A Simple Path to New York’s Electric Vehicle Adoption: Expanding Direct Sales

By Julie Tighe | November 9, 2021

New York State is a leader in the fight against climate change, passing some of the most ambitious climate targets in the nation. Notably, the 2019 Climate Leadership and Community Protection Act (CLCPA) requires the State to achieve a carbon-free electricity system by 2040 and commits to the goals of 40% reduction in greenhouse gas emissions (GHG) from 1990 levels by 2030, and 85% by 2050.

These bold targets are a victory for New York’s environment, but we need to make key changes across various industries to achieve these goals. Transportation is the largest source – 36% – of GHG emissions in New York, and New York’s climate goals cannot be achieved without a significant and rapid increase in the adoption of electric vehicles. However, a 2014 law only allows electric vehicle makers to sell through independently owned dealerships. Tesla’s five direct dealership locations only exist because they were grandfathered in before the 2014 law was enacted.

After seven years, it’s clear that electric vehicle adoption will only occur if zero emission vehicle (ZEV) producers can sell directly and not solely through the dealership model. In 2020, New York’s 848 franchised dealerships collectively sold 2,500 electric vehicles. By comparison, Tesla alone sold more than 10,000 vehicles that same year which is more than four times the total from all franchised dealers combined. Florida offers no zero emission vehicle incentives for consumers and yet has 68,000 electric vehicles on the road compared to New York’s 45,000. What’s more, Florida has 17 ZEV stores compared to New York’s five. It’s clear that we cannot accomplish wide-scale ZEV adoption relying solely on the dealership model.

We are falling short of ZEV goals and we need to improve access to electric cars right now. In April 2020, New York State announced the goal of having 850,000 ZEVs on the road by 2025 and has only achieved a small percent of that goal. This goal will likely remain unreachable as long as electric vehicle manufacturers are precluded from selling directly to consumers.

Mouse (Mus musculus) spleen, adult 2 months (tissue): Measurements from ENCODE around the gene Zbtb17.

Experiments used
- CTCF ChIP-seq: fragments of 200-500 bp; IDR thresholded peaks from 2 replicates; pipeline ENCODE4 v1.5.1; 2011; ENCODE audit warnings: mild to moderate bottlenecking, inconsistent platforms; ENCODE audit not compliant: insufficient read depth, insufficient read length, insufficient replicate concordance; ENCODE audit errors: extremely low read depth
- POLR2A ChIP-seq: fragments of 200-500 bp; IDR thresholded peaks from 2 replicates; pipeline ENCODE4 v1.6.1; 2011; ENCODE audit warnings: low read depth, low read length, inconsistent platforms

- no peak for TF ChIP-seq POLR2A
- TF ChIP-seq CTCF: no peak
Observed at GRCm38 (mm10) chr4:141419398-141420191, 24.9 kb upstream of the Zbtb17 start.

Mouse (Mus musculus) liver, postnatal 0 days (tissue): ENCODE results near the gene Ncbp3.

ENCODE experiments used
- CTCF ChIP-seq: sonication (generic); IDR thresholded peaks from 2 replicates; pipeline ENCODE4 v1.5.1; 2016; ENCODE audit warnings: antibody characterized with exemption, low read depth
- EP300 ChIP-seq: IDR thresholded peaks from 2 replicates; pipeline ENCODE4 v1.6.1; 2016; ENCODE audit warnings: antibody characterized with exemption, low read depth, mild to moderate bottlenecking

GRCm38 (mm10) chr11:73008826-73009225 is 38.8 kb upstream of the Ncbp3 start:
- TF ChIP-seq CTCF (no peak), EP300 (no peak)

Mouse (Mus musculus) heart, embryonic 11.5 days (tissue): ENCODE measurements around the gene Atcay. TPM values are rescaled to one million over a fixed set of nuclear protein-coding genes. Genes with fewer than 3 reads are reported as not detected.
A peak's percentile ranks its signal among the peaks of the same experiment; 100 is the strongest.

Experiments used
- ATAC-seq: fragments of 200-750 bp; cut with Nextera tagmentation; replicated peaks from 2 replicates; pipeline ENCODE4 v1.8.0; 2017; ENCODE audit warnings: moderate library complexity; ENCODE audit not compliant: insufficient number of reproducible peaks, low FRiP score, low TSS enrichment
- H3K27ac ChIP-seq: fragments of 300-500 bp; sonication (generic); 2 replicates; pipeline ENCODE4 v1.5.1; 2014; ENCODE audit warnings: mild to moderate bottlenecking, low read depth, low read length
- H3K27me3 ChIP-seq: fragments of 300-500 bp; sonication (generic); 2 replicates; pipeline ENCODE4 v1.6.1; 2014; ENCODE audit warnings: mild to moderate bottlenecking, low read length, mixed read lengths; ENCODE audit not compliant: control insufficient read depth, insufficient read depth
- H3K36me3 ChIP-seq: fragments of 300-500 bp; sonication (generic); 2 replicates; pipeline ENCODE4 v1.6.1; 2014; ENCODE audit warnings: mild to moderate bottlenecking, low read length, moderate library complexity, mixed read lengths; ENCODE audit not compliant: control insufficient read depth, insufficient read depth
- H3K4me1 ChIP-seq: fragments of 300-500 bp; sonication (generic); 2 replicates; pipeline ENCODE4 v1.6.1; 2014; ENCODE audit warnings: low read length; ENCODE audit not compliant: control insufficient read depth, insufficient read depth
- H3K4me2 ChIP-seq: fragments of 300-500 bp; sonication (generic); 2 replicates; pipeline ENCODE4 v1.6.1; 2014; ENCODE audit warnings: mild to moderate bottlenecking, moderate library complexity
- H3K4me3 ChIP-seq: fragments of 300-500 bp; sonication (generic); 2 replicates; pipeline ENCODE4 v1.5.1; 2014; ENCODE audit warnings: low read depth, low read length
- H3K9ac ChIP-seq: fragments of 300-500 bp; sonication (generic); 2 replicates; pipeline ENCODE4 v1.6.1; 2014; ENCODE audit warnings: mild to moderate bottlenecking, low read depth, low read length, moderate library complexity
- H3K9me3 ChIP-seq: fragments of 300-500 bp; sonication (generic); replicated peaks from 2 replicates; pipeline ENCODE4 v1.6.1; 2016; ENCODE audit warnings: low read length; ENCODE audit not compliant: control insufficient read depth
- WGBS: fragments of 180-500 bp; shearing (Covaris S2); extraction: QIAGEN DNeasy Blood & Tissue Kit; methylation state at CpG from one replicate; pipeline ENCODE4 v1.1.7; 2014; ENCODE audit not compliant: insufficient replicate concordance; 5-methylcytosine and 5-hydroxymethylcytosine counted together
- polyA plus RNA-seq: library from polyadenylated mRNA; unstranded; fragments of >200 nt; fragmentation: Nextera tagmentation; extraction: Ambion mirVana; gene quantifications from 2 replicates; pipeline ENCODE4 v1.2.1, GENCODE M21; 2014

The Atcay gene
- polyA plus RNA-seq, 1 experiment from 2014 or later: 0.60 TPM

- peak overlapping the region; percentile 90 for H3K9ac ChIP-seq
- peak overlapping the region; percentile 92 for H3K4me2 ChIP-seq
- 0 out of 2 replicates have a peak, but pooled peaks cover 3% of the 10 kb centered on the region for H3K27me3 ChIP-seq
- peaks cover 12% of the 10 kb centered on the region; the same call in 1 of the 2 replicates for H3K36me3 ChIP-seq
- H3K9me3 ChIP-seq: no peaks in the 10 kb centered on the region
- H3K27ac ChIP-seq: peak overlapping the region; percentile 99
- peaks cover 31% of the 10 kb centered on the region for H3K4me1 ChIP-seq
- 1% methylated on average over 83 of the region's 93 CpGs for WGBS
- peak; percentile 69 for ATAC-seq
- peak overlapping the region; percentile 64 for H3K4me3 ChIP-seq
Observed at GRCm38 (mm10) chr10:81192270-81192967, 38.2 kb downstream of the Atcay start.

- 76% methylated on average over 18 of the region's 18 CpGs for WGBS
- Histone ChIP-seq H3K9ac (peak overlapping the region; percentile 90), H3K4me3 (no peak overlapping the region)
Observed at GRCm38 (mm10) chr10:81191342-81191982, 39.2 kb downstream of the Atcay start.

As we approach the next legislative session, lawmakers have a unique opportunity to increase ZEV sales by eliminating the direct sales cap on electric vehicle manufacturers. Initial proponents of the cap argued that Tesla would monopolize the electric vehicle market if they were able to sell their vehicles directly, but this argument is now obsolete. New players including, Rivian automotive and Lucid Motors, are entering the market and are viable competitors to Tesla. For example, 20% of Rivian is owned by Amazon and is set to go public. Eliminating the direct sales cap would not only allow Tesla to expand beyond five locations, but it would allow new electric vehicle producers to enter the New York market, thereby expanding New Yorkers’ access to ZEVs across the board.

If New York wants to be a true leader in the fight against climate change, we need to increase the number of ZEVs on the road dramatically. By upholding a direct sales cap on Tesla and prohibiting other ZEV manufacturers from entering the market in favor of an outdated model that caters to conventional vehicles, New York State’s emission goals will never be reached. A 30-year transition to 100% clean transportation and a 40% reduction in GHG emissions demands action now. Many policies that will be proposed in pursuit of that goal will require new state investment, yet this commonsense solution to help reach our climate goals at no cost to the state only requires political will.

Julie Tighe is President of The New York League of Conservation Voters.